31. The method of claim 28 further comprising a step of subjecting the substrate to thermal conditions subsequent to the step of ion implanting boron, the thermal conditions being effective to provide the graded junction regions deeper within the substrate than the PMOS source and drain regions.
32. The method of claim 28 further comprising a step of subjecting the substrate to thermal conditions subsequent to the steps of ion implanting boron and ion implanting n-type material, the thermal conditions being effective to provide the graded junction regions deeper within the substrate than the PMOS source and drain regions.
33. The method of claim 28 wherein the PMOS source and drain regions are provided within the substrate before providing the NMOS transistor gate.
34. The method of claim 28 further comprising providing insulative spacers adjacent the NMOS transistor gate before implanting n-type material.
35. The method of claim 28 further comprising the step of providing insulative spacers adjacent to the PMOS transistor gate before implanting boron.
36. The method of claim 28 further comprising providing insulative spacers adjacent to the PMOS transistor gate before providing the implant masking layer, the insulative spacers having a spacer width, the step of providing an implant masking layer comprising providing the implant masking layer over the insulative spacers to a desired thickness, the graded junction regions as implanted being spaced from the PMOS gate by about a sum of the spacer width and the implant masking layer thickness.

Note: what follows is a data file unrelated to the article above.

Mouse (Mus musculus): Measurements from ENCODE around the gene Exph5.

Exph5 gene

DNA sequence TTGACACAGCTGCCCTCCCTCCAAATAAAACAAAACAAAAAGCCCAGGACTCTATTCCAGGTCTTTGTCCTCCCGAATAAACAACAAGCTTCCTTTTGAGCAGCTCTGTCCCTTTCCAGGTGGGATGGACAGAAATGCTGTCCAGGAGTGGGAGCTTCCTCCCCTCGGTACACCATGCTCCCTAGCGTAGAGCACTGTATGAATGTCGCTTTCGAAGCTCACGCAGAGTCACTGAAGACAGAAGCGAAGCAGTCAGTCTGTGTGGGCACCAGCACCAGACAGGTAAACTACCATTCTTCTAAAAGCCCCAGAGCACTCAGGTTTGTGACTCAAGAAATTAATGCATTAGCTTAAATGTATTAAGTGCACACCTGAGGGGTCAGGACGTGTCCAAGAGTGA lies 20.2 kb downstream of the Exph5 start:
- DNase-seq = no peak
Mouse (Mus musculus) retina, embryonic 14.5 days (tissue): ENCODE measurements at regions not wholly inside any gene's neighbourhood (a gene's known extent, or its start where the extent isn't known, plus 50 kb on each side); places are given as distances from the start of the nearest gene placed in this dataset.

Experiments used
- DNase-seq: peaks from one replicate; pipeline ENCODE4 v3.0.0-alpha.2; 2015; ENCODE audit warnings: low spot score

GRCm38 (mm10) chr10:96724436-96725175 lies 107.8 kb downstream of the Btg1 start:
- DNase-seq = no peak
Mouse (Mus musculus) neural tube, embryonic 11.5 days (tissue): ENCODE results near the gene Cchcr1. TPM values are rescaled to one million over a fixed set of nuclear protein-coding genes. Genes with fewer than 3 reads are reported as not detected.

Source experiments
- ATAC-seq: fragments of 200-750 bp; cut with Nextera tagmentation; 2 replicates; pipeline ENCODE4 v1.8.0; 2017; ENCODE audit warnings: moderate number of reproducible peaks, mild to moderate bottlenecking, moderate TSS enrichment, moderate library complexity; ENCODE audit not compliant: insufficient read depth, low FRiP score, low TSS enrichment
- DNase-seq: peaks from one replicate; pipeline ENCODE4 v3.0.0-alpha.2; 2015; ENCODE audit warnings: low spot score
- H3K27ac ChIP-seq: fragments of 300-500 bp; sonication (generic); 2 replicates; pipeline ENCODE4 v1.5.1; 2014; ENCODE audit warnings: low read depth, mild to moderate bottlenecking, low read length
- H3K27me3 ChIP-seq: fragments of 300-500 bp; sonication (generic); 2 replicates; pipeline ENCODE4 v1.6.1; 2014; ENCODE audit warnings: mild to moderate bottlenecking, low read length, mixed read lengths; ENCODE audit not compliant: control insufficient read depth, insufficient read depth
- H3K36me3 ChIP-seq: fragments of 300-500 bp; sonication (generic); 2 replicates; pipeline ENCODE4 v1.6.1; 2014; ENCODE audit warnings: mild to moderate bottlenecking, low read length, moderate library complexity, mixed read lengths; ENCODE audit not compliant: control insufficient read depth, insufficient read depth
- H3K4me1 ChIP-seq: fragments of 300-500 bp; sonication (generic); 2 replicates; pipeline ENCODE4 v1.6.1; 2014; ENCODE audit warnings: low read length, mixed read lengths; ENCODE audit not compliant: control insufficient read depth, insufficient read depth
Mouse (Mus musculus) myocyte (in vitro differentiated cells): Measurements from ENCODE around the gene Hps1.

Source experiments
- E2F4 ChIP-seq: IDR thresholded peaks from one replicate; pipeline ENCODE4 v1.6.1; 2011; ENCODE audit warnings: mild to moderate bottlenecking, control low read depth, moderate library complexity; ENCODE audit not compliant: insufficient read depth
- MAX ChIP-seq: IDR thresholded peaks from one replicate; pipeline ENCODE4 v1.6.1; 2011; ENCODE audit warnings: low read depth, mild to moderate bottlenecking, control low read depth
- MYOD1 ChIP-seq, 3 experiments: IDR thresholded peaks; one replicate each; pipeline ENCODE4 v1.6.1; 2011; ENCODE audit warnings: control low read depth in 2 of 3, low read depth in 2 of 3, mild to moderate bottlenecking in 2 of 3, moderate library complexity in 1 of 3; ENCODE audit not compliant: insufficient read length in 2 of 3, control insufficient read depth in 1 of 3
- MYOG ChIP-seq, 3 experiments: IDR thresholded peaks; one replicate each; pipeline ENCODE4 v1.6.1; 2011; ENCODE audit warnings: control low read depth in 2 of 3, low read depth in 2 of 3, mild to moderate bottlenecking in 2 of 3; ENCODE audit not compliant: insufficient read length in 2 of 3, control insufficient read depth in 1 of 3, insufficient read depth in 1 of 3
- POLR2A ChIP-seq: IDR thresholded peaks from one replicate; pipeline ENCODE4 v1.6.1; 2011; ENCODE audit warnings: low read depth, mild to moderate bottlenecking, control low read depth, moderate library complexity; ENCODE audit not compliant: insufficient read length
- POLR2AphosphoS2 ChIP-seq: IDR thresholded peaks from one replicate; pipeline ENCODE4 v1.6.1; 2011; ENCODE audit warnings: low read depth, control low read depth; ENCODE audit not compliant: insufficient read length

37. The method of claim 28 further comprising providing NMOS source and drain regions within the substrate operatively adjacent the NMOS gate, the implant masking layer not being over the NMOS source and drain regions during the step of ion implanting boron.
38. The method of claim 28 further comprising;
providing NMOS source and drain regions within the substrate operatively adjacent the NMOS transistor gate; and
patterning the implant masking layer to form an isolated segment of the implant masking layer which overlies the NMOS transistor gate, the patterning step occurring prior to the step of implanting boron so that the implant masking layer is not over the NMOS source and drain regions during the step of ion implanting boron.
39. A semiconductor processing method of forming complementary NMOS and PMOS field effect transistors on a substrate, and of simultaneously defining graded junction regions for the PMOS transistor and boron halo regions for the NMOS transistor, the method comprising the following steps:
providing an NMOS region and a PMOS region of a semiconductor substrate;
providing a transistor gate over the NMOS region;
providing a transistor gate over the PMOS region;
providing PMOS source and drain regions within the substrate operatively adjacent the PMOS gate;
providing an implant masking layer over the PMOS gate, the PMOS source region and the PMOS drain region; and